I-4 Śrī Bhāshya | Rāmānuja | 4

Topic 4 - There is no contradiction in the scriptures as regards the fact that Brahman is the First Cause

Sutra 1,4.14

कारणत्वेन चाकाशादिषु यथाव्यपदिष्टोक्तेः ॥ १४ ॥

kāraṇatvena cākāśādiṣu yathāvyapadiṣṭokteḥ || 14 ||

kāraṇatvena—As the (First) Cause; ca—and; ākāśādiṣu—as regards ether and so on; yathā-vyapadiṣṭokteḥ—being represented (in other texts) as taught (in one text).

14. (Although) as regards (things created, like) ether and so on (the Vedānta texts differ), (yet there is no such conflict with respect to Brahman) as the First Cause, (on account of Its) being represented (in other texts) as taught (in one text).

Here the philosopher who holds the Pradhāna to be the general cause comes forward with another objection. The Vedānta-texts, he says, do not teach that creation proceeds from one and the same agent only, and you therefore have no right to hold that Brahman is the sole cause of the world. In one place it is said that our world proceeded from 'Being', 'Being only this was in the beginning' (Kh. Up. VI, 2, 1). In other places the world is said to have sprung from 'Non-being', 'Non-being indeed this was in the beginning' (Taitt. Up. II, 7, i); and 'Non-being only was this in the beginning; it became Being' (Kh. Up. III, 19, 1). As the Vedānta-texts are thus not consequent in their statements regarding the creator, we cannot conclude from them that Brahman is the sole cause of the world. On the other hand, those texts do enable us to conclude that the Pradhāna only is the universal cause. For the text 'Now all this was then undeveloped' (Bri. Up. I, 4, 7) teaches that the world was merged in the undeveloped Pradhāna, and the subsequent clause, 'That developed itself by form and name,' that from that Undeveloped there resulted the creation of the world. For the Undeveloped is that which is not distinguished by names and forms, and this is none other than the Pradhāna. And as this Pradhāna is at the same time eternal, as far as its essential nature is concerned, and the substrate of all change, there is nothing contradictory in the different accounts of creation calling it sometimes 'Being' and sometimes 'Non-being'; while, on the other hand, these terms cannot, without contradiction, both be applied to Brahman. The causality of the Undeveloped having thus been ascertained, such expressions as 'it thought, may I be many,' must be interpreted as meaning its being about to proceed to creation. The terms 'Self and 'Brahman' also may be applied to the Pradhāna in so far as it is all-pervading (ātman from āpnoti), and pre-eminently great (Brihat). We therefore conclude that the only cause of the world about which the Vedānta-texts give information is the Pradhāna.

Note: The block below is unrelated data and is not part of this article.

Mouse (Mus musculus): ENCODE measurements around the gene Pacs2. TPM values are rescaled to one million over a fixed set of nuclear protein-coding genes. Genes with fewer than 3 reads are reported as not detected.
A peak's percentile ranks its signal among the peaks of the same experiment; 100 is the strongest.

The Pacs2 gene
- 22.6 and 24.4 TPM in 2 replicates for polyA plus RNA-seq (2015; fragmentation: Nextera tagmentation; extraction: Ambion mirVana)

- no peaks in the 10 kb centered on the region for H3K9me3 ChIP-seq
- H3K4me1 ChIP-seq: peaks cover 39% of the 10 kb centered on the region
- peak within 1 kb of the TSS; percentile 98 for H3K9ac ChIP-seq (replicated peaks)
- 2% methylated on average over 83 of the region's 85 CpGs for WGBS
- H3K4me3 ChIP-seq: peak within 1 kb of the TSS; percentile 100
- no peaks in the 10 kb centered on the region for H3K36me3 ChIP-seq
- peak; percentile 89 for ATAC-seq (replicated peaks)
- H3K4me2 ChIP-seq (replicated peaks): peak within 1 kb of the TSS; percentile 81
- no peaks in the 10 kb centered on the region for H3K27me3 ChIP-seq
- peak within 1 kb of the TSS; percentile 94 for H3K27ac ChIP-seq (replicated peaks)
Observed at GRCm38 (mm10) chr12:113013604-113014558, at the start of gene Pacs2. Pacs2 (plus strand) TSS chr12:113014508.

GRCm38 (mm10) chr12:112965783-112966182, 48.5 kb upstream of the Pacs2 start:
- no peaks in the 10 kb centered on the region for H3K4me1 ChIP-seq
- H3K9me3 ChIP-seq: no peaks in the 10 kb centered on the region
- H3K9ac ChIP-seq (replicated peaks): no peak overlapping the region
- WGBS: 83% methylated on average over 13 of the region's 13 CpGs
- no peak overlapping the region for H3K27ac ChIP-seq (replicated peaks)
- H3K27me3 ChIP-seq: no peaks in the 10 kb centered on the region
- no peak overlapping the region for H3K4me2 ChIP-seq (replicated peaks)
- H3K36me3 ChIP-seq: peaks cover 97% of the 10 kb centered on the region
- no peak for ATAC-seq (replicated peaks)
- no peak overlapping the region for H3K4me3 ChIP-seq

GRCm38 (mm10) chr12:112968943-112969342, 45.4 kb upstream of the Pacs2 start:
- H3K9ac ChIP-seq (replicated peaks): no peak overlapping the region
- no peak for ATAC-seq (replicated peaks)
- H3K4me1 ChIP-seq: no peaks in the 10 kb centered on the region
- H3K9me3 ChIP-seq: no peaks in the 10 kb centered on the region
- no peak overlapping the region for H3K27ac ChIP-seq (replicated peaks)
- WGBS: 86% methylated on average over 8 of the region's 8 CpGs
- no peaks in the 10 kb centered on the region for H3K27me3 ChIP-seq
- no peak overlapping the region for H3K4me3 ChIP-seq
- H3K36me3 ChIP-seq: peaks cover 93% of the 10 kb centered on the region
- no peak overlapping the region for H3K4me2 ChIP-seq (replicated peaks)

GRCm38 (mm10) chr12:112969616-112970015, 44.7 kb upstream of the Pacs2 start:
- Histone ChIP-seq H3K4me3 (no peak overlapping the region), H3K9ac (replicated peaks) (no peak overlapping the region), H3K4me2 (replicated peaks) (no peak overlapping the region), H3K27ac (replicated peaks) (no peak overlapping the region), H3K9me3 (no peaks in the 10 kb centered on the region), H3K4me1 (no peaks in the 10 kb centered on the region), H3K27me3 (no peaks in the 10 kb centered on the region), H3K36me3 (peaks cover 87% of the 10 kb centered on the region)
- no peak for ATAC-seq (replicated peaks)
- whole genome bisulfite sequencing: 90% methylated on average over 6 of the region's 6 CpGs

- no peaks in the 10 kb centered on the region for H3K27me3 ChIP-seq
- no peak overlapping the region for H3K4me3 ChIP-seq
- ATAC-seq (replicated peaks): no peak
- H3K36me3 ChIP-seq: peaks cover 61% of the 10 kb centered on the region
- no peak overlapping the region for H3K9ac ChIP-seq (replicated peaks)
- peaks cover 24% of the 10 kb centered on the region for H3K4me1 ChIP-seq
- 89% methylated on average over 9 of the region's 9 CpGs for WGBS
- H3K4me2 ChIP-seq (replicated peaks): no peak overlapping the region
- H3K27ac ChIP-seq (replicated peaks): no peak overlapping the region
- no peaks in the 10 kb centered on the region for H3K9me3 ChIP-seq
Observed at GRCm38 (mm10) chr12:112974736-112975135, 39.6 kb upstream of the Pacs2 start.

This view is set aside by the Sūtra. The word and is used in the sense of but. It is possible to ascertain from the Vedānta-texts that the world springs from none other than the highest Brahman, which is all- knowing, lord of all, free from all shadow of imperfection, capable of absolutely realising its purposes, and so on; since scripture declares Brahman as described to be the cause of Ether, and so on. By 'Brahman as described' is meant 'Brahman distinguished by omniscience and other qualities, as described in the Sūtra "that from which the origination, and so on, of the world proceed," and in other places.' That Brahman only is declared by scripture to be the cause of Ether, and so on, i.e. the being which is declared to be the cause in passages such as 'From that Self sprang Ether' (Taitt. Up. II, 1); 'that sent forth fire'(Kh. Up. VI, 2, 3), is none other than Brahman possessing omniscience and similar qualities. For the former of these texts follows on the passage 'The True, intelligence, infinite is Brahman; he reaches all desires together with the intelligent Brahman,' which introduces Brahman as the general subject-matter--that Brahman being then referred to by means of the connecting words 'from that.' In the same way the 'that' (in 'that sent forth fire') refers back to the omniscient Brahman introduced in the clause 'that thought, may I be many.' This view is confirmed by a consideration of all the accounts of creation, and we hence conclude that Brahman is the sole cause of the world.--But the text 'Non-being indeed this was in the beginning' calls the general cause 'something that is not'; how then can you say that we infer from the Vedānta-texts as the general cause of the world a Brahman that is all-knowing, absolutely realises its purposes, and so on?--To this question the next Sūtra replies.